The LEDs 130 within a module can possibly be controlled individually, within specific groupings of LEDs 120 within a module, or collectively (all LEDs in a module). The groupings 120 can comprise arbitrary numbers of LEDs, or can be grouped according to area zones, color, LED characteristics, or other schemes.

FIG. 1C shows the overall hierarchical structure in an exemplary design, although it should be noted that various levels of the hierarchy do not necessarily need to exist in every embodiment. FIG. 1D is an exemplary configuration, showing the ACP 40 (discussion of the ACP 40 herein can also infer reference to the associated system controller 30) that is connected to a number of regional lighting configurations 20. The ACP 40 can communicate via ports, such as an RS-485 port, or a networking port using, e.g., Ethernet, TCP/IP, etc. FIG. 1D shows that the different lighting components can be lighting module groups 60 or individual lighting modules 110 themselves (which could also be construed as a module group 60 having a single lighting module 110).

FIG. 2A is a bottom view of an exemplary lighting module 110. As can be seen, individual LEDs 130 A 1.1, 130 A1.4, can be organized into LED groups (the two noted LEDs belonging to LED group 120 A1. The LEDs 130 can be identical to each other (in terms of color or other operational characteristics), or they can be different. Similarly, the LED groups 120 can be identical to one another (e.g., 120 A1, 120A2), or can be different from one another (e.g., 120A1, 120 B1). The LEDs could be arranged in any configuration. FIG. 2B is a side cross-sectional view of the module 110 shown in FIG. 2A, illustrating an exemplary layout of the circuit components within the module case. Although FIG. 2B illustrates the power supply 70, filter 80, and module group controller 90 being arranged at a particular location on the PCB, the actual location of the components can be changed based on engineering design principles. For example, the power supply or other components could be flipped over on a back plate to facilitate heat transfer.

FIG. 3A shows a module 110 configured as a LRU, having a power plug assembly 112, and a terminating connector 114 that can be used to join the module 110 with additional modules 110.

As noted above, the modules 110 may be collected together into module groups 60, e.g., three modules 110 to a module group 60. FIG. 3B shows a collection of three such modules 110 arranged as a group 60. FIGS. 4A-C illustrate another arrangement of modules 110 into module groups 60, the modules 110 being arranged in a U-shaped parallel configuration.

Although FIGS. 4A-C show individual modules 110 that each have an extruded housing and are interconnected via plugs. However, it is also possible that the module groups 60 comprise a common housing and that the individual modules 110 are implemented as printed circuit boards within the housing and are joined together via, e.g., a jumper board, or other form of plug. These designs facility ease of assembly and ease of repair, and a modular configuration with housing and mounting brackets permits extremely easy and efficient installation and removal.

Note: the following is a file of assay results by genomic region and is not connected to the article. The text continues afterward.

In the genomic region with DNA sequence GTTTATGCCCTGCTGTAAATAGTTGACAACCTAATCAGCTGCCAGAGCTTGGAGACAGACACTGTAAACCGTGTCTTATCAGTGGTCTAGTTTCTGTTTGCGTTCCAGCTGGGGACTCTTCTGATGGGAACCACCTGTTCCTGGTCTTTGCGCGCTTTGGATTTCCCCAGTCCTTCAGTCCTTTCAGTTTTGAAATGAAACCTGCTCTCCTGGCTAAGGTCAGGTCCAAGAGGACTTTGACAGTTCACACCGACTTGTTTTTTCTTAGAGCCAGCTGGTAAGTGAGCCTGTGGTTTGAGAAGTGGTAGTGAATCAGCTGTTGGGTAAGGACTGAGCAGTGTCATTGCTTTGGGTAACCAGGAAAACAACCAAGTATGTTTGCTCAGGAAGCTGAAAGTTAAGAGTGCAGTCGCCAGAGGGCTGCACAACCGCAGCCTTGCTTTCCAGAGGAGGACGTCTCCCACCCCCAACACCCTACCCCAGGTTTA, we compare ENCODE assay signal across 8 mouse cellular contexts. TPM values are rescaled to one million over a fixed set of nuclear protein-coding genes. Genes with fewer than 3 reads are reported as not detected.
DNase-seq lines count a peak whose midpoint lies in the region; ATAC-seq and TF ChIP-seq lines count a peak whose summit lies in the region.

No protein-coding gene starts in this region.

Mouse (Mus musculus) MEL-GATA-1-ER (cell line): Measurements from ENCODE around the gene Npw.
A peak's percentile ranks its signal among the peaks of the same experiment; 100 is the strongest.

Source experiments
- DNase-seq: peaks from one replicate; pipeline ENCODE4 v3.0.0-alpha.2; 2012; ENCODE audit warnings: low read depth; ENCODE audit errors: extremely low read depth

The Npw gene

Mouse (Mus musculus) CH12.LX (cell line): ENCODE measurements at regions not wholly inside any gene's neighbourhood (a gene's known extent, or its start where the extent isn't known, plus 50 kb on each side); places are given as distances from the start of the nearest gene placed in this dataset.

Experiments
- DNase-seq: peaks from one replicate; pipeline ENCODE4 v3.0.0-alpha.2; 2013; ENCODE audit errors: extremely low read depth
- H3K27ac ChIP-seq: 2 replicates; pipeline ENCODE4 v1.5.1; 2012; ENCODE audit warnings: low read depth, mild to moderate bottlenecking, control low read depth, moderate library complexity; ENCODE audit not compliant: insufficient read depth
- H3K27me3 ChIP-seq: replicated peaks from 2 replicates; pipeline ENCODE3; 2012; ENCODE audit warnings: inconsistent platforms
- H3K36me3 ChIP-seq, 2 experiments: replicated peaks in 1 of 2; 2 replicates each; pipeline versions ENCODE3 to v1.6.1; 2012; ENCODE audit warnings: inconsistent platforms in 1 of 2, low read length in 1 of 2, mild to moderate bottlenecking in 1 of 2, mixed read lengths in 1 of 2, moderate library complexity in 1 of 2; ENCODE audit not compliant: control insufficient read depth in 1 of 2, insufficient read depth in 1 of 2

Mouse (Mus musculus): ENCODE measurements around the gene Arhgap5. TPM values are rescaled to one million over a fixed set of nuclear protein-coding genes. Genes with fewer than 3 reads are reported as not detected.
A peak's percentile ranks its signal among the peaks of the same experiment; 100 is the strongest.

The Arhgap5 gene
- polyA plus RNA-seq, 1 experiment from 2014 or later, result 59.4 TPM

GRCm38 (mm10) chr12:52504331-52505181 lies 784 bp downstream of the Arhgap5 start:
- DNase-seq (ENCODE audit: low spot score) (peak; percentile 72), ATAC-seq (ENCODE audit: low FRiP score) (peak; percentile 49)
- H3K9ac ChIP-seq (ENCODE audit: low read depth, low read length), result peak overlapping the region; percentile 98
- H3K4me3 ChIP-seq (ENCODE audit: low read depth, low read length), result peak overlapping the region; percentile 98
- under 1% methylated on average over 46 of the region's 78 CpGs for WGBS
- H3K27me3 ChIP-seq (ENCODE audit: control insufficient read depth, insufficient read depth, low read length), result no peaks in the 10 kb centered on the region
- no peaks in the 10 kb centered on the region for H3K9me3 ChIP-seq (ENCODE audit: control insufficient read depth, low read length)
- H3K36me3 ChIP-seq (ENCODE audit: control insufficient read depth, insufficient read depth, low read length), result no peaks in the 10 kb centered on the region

As is illustrated in FIG. 5, a module group 60, may comprise all master modules (Configuration 1) that are each externally connected to an external controller and controlled independently of one another. Or, (Configuration 2) the group may comprise any combination of master modules that are directly connected to and controlled by an external controller and slave modules 110′ that receive communications and control signals through a connected master module 110.

Configuration A illustrates a module group 60 in which each module 110 comprises a power supply 70, a filter 80, and a controller 90. However, in Configuration B, it can be seen that the first module 110 only comprises a filter, whereas the second module 110 comprises the power supply 70 and control, and finally, the third module 110 does not comprise a power supply 70, filter 80, or controller 90. In this illustration, the third module 110 is a dummy that just accepts the power and control from a different module in the group.

For a module group 60, there can be one power supply 70 per unit or two power supplies 70 per unit preferably at opposite ends of the device and also preferably fitting within a washlight extrusion or within a bracket area at each end of the washlight. If more power is needed, the power supply 70 can also extend into a bracket area that connects lighting units together into an assembly, which can increase the power output capability.

The LEDs 130 can be fed from one or both power supplies 70 either in a linear array, alternating LEDs 130 or in a U-shaped array or any combination thereof. These configurations perform slighting differently when the LEDs 130 are powered up or if one string of LEDs goes out.

The two linear strip array approach also allows for light levels to be increased incrementally and independently which should help extend the life of the device because each power supply 70 could alternate their operation thus allowing each power supply 70 to run at lower than maximum levels and/or be off for periods of time to allow the power supply 70 to cool off. The power to a specific LED 130 can be controlled via modifying the voltage/current level to the LED or by a scheme such as pulse-width modulation, etc.

Also, additional external power supplies 70 that are preferably located within the bracket area can be added and controlled in the same manner above thus increasing the overall power output and life of the device.